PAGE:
The UK film industry is a complex beast – partly because different people mean different things by the word “film”.

Think of the industry as having three components:

Big budget studio filmsThese are major commercial productions, typically action movies with a lot of digital effects, usually backed by one of the Hollywood studios, made in the UK for global cinema, TV and other audiences – e.g. the Harry Potter franchise, the Bourne franchise, etc.   

Low/medium budget British films These are still commercial but more modest in scale, typically more character-based, financed from a variety of sources, made primarily for UK audiences – e.g. Fishtank, Made in Dagenham, Nowhere Boy.

No-budget/micro-budget films These are speculative or voluntary projects with little or no money and little or no prospect of cinema or other commercial distribution. Some are genuinely creative collaborations.Sadly, others are cynical rip-offs. (You may find it useful to consult the Guidance for New Filmmakers attached this page).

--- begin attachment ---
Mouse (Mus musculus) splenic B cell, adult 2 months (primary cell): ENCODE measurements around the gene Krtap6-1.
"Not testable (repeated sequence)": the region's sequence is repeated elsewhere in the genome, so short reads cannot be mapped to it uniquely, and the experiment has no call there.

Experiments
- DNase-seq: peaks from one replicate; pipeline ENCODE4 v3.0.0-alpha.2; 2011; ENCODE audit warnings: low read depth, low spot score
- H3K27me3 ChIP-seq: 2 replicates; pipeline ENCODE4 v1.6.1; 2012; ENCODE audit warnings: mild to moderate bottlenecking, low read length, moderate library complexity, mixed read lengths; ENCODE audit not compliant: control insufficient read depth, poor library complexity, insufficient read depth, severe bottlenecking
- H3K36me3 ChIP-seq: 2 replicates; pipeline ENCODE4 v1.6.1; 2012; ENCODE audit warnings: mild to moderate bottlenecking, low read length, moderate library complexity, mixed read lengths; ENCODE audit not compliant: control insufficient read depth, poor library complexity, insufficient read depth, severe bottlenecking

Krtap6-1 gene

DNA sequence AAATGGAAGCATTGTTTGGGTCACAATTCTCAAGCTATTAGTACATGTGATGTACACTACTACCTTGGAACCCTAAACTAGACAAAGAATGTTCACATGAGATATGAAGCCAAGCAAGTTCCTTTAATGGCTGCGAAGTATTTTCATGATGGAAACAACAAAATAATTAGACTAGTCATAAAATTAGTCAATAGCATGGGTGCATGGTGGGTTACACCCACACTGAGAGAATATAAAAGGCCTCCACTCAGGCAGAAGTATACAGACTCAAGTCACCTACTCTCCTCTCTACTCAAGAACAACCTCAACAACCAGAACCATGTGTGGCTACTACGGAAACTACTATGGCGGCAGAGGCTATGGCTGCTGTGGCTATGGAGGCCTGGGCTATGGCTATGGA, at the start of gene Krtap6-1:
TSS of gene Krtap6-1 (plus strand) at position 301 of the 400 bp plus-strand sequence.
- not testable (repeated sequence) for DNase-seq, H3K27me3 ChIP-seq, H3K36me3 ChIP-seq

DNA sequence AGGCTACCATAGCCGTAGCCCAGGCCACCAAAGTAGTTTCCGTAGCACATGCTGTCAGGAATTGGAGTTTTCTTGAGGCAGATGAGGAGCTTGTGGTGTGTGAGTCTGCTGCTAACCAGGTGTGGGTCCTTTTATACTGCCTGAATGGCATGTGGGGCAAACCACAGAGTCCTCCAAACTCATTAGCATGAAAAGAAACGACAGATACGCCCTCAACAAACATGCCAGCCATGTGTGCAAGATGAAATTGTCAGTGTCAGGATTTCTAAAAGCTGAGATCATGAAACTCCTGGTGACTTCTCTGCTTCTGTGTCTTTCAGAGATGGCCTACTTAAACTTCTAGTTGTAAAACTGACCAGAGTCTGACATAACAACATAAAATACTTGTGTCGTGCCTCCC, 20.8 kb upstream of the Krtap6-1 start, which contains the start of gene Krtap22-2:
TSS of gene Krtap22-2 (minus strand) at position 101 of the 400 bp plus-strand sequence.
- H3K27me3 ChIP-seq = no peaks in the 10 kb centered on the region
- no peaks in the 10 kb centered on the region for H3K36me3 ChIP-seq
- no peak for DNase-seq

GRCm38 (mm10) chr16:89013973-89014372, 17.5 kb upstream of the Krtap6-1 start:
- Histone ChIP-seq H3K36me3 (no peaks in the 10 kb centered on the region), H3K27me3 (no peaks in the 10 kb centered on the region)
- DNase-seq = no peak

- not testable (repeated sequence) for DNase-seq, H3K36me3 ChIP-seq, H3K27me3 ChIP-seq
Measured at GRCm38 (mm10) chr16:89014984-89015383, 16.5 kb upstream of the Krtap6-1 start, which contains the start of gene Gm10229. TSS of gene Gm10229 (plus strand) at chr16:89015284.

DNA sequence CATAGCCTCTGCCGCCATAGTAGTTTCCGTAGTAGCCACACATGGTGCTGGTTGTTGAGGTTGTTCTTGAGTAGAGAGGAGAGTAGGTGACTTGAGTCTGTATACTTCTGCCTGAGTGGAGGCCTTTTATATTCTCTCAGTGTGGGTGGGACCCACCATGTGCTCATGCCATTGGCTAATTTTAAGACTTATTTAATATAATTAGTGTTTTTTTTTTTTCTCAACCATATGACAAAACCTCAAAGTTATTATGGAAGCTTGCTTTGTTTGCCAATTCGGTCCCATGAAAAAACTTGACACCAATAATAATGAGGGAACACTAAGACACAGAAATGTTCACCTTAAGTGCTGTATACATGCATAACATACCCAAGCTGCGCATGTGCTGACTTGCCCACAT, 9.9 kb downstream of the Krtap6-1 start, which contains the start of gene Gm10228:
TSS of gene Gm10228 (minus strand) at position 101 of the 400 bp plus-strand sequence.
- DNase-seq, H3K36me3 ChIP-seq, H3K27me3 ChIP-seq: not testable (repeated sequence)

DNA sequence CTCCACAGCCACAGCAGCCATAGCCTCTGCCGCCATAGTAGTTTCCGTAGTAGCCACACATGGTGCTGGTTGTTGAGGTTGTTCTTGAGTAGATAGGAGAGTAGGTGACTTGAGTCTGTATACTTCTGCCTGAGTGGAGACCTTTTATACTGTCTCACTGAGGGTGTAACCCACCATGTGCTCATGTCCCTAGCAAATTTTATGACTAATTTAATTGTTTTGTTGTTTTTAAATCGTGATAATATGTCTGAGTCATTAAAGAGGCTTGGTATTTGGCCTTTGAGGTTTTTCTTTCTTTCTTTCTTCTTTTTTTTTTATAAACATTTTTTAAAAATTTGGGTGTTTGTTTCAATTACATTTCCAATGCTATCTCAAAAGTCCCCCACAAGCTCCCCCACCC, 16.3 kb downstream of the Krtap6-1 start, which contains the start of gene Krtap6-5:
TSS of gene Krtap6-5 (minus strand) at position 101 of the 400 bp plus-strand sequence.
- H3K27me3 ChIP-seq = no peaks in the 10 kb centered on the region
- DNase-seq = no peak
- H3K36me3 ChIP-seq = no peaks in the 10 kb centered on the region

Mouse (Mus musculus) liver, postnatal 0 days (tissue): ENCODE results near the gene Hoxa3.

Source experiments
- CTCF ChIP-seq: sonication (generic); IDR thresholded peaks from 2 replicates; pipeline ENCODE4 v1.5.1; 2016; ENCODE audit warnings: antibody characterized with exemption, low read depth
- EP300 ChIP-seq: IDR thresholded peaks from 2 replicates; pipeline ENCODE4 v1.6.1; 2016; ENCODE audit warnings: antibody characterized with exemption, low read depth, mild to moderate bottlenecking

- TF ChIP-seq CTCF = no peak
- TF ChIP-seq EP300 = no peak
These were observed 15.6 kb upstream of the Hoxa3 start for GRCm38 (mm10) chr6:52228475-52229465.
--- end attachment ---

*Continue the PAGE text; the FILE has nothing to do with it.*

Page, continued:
These three components do NOT connect up neatly.

Typical career paths do not start out in no-budget/micro-budget films, then move on to low/medium budget British films, and finally break into big budget studio films. For one thing, a CV based on no-budget/micro-budget films will not act as a passport to a career in the commercial film industry.

And for another, in the commercial sector, many talented people prefer the challenges of low/medium budget films and look for work on those productions. Others, equally talented, prefer the different challenges of big budget blockbusters. Neither is better than the other.

For more information on the different skills and jobs in the film industry go to Creative Skillset